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Movie Review: Kevin MacDonald's The Last King of Scotland (2006)

The movie Last King of Scotland addresses things we don't like to hear about. It tells about a man who commits one of the most heinous crimes of all: bringing false hope to a people desperately in need of hope--betraying his own people. They believe that he is different, that he will be the one to finally bring peace to their country. He does as the former rulers, however, and only ends abusing his power and bringing a new form of dictatorship.

The story of Idi Amin (Forest Whitaker), a former dictator of Uganda in the 1970s, is told through the eyes of a fictitious doctor, named Dr. Nicholas Garrigan (James McAvoy). Last King of Scotland is based loosely on true events. Garrigan has recently graduated from medical school and has no interest in helping his father with the family practice. Instead, he randomly chooses Uganda as his new place to live, work, and play. He ends up working in a small village with tribal people as his patients. Garrigan is the typical idealistic youth. He pictures Uganda as being maybe "the toughest job he'll ever love." His main interest remains scoring with chicks, whether it's a random native he meets on a bus or the wife of his new boss.
Uganda itself is in a time of celebration because Amin has come to power. He is the new President, and the people of Uganda excitedly welcome him to power. "He fights for the people," one national tells Garrigan. On the way home from a political rally, Garrigan gets the chance to meet Amin in person when the President is in need of a doctor. Amin is impressed when Garrigan acts calmly in a crisis, and Amin then offers Garrigan the chance to be his personal doctor.

Garrigan is charmed by the new President. He is charismatic and powerful. And it's nice to be the new pet of a powerful man. The President has three beautiful wives; in particular, Garrigan is charmed by Kay, the third wife. Garrigan leaves his idealistic job as a village doctor for the chance to live the charmed life at Amin's palace. He receives the chance to live in luxury and becomes one of the President's "most trusted advisors." The President also promises that Garrigan can have a great impact on people's lives through political influence. All seems glittery until the President begins to show signs that he is fighting for himself, rather than the people. Garrigan tries to abort his ties with the President, only to be told he can't leave.


What starts out as a dream becomes a nightmare as Garrigan finds himself trapped in a suffocating relationship with Amin. The story turns more menacing as it goes on. Don't be fooled by the happy theme music at the begining of the film. The Last King of Scotland is a movie that turns ugly. The theme music serves to fool us as Garrigan is fooled into thinking that the Ugandans are oh so simple and quaint. Garrigan believes his story will be that he had a fascinating time in Uganda so that he can come home and share stories about his travels. He doesn't know and doesn't want to do know that real men and women are dying just because Amin feels scared.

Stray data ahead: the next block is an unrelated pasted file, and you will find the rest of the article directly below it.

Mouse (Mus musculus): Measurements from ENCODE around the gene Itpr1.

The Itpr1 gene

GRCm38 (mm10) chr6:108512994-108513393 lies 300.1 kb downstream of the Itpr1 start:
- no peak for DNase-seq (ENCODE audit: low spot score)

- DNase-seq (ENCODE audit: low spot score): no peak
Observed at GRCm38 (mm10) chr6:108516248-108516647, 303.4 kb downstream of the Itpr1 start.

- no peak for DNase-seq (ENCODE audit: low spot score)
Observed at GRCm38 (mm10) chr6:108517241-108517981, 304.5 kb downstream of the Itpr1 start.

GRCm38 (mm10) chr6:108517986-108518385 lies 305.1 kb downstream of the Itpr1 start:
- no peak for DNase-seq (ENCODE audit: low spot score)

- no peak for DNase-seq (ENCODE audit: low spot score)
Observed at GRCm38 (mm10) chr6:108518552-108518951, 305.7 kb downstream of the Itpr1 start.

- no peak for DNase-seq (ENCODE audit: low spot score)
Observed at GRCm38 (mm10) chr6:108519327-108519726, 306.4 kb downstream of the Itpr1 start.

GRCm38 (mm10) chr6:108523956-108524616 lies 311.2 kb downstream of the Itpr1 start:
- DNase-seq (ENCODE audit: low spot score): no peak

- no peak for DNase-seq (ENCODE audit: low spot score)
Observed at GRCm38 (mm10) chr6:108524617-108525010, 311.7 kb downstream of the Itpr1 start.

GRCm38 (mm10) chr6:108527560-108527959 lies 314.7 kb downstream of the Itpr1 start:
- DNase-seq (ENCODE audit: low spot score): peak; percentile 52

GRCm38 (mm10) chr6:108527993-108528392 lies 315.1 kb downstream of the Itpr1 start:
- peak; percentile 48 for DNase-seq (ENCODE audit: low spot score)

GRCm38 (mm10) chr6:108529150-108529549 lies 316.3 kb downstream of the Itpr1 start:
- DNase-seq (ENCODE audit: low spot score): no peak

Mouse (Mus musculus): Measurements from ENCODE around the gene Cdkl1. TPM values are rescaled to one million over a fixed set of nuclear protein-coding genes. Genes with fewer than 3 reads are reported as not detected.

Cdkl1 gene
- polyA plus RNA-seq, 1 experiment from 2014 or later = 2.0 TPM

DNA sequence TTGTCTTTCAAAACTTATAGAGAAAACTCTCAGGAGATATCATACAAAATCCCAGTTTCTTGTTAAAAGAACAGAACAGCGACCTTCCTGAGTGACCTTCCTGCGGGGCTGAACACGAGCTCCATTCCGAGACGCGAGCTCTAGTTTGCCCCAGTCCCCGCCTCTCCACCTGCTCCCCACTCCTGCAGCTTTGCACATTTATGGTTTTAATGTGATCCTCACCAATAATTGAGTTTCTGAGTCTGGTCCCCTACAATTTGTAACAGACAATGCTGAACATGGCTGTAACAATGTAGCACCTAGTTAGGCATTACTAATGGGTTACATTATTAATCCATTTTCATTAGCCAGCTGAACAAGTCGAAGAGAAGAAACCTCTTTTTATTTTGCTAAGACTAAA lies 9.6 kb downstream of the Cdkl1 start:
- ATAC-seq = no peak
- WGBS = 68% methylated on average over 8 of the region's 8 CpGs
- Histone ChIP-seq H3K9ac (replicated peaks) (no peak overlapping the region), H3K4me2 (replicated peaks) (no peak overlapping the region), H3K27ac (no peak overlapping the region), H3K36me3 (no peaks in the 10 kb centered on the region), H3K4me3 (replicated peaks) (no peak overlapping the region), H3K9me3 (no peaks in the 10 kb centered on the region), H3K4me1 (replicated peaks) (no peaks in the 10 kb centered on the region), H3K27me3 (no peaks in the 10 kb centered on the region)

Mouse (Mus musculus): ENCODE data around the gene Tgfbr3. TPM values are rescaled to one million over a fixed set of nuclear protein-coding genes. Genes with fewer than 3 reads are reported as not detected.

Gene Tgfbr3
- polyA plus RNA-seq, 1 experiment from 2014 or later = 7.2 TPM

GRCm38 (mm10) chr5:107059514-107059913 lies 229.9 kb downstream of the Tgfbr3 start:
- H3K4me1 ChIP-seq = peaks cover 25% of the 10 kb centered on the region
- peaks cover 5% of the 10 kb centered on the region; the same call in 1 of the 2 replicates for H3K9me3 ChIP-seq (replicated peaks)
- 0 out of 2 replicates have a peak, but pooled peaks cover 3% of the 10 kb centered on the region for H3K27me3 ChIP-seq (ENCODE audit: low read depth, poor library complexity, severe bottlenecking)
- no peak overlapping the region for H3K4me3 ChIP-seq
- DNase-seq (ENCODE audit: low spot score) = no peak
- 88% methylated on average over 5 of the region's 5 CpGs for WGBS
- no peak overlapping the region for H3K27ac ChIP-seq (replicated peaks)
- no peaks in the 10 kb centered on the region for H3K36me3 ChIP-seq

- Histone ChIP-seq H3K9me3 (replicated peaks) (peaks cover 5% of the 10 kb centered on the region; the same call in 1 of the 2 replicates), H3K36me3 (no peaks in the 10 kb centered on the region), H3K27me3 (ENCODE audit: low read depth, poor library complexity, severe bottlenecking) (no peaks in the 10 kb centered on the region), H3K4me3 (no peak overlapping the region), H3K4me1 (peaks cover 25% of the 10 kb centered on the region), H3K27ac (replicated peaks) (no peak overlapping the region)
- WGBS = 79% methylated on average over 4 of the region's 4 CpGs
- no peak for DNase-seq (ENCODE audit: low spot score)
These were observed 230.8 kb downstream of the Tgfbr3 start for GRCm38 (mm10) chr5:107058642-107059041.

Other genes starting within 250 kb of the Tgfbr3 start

The movie serves its function because it enveloped me into a chapter of world history of which I was unaware. It made me curious about the events and especially about the person of King Amin. In a way, his story is a typical one. A man comes to power who means to do good, but eventually, power always leads to corruption and abuse. When we believe power is a disposable resource with only so much to go around, we keep our share very closely guarded. As the story goes on, Amin grows paranoid and almost hysterical. He believes everyone is out to betray him. But he put himself in that situation.

The story moves at a good pace and seamlessly changes from a fun film about living in another culture to a shocking tale of death and war. The director did a nice job manipulating the tone of the film. The performances by all characters are strong, but the real star is Forest Whitaker as Amin. He dominates the screen with his stature and his presence. We can see how the people would love this man and look to him for strength. He carries a lot of power with him. As he begins to let the madness of being power hungry overtake him, at times he almost seems sorrowful at his own behavior. But he doesn't seem to be able to do anything different. We despise what he does, but we still feel a little sorry for him at the end. In a way, he is like a boy that never grew up. That boyish enthusiasm is part of his charm, but he lacks the quiet confidence of a man.


The Last King of Scotland is ideal for those viewers that like to watch movies about historical events or other cultures. I had a similar feeling after watching District 9. It will make you think about current events and what types of things are going on in other parts of the world. So often, we skip over the ugly things in the news. But we need to know what other people face on an average day in a war-torn country. If we don't know, how can we act? If we don't act, how will things change? If things don't change, how long before the madness is in our own backyard?

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